Amazing Addis Ababa: An Introduction To The City’s Best Historical And Cultural Sites

The capital and largest city in Ethiopia, Addis Ababa is Amharic for “beautiful flower.” A diverse and sprawling city, it is the ideal place to really learn about the fascinating history of Ethiopia, the only uncolonized country in Africa. Allow us to guide you through amazing Addis; here are 15 cultural and historical sites you can’t miss when you visit.

(Adam Jones/Flickr)

(Adam Jones/Flickr)

1) Red Terror Museum

Often ranked as the top site in Addis Ababa by visitors, the Red Terror Museum focuses on the communist military regime colloquially known as “The Derg” that held power from 1974 – 1987. During its years in power, it deposed Emporer Haile Selassie, imprisoned, tortured, and executed tens of thousands without trial, and was the main cause of the Ethiopian Civil War in the late 70s. A sobering reminder of Ethiopia’s dark past, the museum is located on Meksel Square, one of the main gathering points for festivals and demonstrations.

(Ondrej Zvacek/Wikipedia Commons)

(Ondrej Zvacek/Wikipedia Commons)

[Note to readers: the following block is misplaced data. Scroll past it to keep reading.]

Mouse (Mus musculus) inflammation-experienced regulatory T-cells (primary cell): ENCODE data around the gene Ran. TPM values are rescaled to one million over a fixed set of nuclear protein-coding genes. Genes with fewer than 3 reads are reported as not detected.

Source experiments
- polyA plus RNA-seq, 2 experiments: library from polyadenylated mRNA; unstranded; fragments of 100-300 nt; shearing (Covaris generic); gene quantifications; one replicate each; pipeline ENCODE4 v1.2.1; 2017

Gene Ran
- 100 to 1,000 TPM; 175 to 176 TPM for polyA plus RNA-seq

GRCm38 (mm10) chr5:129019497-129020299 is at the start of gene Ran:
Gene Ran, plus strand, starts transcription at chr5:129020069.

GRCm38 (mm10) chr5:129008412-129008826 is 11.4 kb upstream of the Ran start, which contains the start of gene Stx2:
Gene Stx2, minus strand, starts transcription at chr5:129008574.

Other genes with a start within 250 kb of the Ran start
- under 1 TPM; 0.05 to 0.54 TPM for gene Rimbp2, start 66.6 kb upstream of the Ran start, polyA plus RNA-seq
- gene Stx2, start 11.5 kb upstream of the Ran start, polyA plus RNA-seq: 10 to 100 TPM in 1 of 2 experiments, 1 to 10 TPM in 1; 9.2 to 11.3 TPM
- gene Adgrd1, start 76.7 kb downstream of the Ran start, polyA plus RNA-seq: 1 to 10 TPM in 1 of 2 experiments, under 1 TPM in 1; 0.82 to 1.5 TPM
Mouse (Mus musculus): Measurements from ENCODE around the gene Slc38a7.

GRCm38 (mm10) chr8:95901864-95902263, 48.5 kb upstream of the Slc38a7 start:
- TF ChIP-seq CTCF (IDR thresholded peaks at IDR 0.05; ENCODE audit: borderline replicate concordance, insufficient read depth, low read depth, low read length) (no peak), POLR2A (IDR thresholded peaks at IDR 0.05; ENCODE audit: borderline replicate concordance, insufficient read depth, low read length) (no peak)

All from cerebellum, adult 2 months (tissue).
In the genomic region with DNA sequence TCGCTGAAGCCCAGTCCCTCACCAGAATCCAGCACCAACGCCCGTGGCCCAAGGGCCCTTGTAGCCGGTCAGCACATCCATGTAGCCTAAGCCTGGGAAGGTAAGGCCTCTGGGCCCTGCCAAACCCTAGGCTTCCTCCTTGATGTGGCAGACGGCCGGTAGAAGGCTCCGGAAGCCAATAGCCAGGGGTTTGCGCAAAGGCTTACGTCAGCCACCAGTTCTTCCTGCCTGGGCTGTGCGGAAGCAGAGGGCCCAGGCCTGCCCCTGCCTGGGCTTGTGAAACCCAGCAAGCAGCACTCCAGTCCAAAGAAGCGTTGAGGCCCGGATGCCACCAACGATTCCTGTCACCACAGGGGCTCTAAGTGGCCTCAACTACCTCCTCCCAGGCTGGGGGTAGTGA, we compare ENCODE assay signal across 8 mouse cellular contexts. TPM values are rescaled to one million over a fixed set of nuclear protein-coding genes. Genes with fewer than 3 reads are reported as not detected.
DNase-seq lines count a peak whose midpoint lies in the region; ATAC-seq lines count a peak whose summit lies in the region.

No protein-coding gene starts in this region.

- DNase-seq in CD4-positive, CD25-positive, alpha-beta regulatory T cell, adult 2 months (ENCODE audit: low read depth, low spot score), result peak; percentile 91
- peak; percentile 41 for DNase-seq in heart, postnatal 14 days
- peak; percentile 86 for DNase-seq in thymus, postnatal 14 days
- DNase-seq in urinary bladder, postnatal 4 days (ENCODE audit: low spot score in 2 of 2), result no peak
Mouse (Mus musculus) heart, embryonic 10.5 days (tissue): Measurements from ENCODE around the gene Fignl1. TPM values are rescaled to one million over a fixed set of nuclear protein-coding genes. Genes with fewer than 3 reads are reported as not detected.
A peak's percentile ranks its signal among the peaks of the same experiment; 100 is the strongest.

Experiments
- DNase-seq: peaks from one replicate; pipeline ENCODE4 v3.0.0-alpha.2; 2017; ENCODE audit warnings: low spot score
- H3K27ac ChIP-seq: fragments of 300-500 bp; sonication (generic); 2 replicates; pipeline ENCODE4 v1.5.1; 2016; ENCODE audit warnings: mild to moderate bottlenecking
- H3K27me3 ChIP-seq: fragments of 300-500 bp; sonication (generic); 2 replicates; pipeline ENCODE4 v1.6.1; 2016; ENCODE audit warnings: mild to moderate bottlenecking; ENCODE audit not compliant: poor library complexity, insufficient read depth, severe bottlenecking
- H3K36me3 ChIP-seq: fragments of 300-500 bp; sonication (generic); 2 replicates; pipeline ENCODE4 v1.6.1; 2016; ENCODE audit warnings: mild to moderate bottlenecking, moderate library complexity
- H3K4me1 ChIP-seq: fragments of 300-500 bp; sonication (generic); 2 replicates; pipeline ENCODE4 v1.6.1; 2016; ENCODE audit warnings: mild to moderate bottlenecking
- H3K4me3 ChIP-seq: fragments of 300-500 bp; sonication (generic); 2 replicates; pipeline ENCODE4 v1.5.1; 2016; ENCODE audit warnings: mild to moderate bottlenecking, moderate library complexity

2) St. George’s Cathedral

Constructed in 1896 to commemorate Ethiopia’s victory against invading Italian forces, St. George’s is one of Ethiopia’s most impressive and grand churches. Orthodox frescoes and mosaics decorate the inside and it has a markedly different feel than most Western churches naturally. Hire a guide for a few dozen Birr (couple dollars) and visit the adjoining museum to see ceremonial clothing, centuries-old manuscripts, and relics.

(Alan Johnston/Flickr)

(Alan Johnston/Flickr)

3) Africa Hall

Built by Emperor Haile Selassie in 1961, the Italian-designed Africa Hall is home to the United Nations Economic Commission for Africa and also houses most UN offices in the country. The Organization for African Unity which was the precursor to the African Union was also founded here. While the site is more interesting for history or architecture buffs, there is an enormous stained glass mural by artist Afewerk Tekle, one of the largest in the world. Call ahead as visits are by appointment only. On the upside, they’re free!

Restaurant_QLD_Moorooka_Ethiopian_African_Restaurant

4) Addis Eats Food Tour

Tibs. Kibda. Lentils. Curries. Wats. Injera, oh the Injera! If you’ve ever had Ethiopian food before, your mouth is likely already watering like ours. If not, you are in for a treat! Ethiopia has what many argue is the best and most unique cuisine in Africa, and you’ll find Ethiopian restaurants all over the world thanks to the large diaspora. Addis Eats is a local tour operator that takes visitors on a walking tour stopping at many restaurants while also giving historical and cultural insight. One of the best ways to learn about the city – eat your way through it!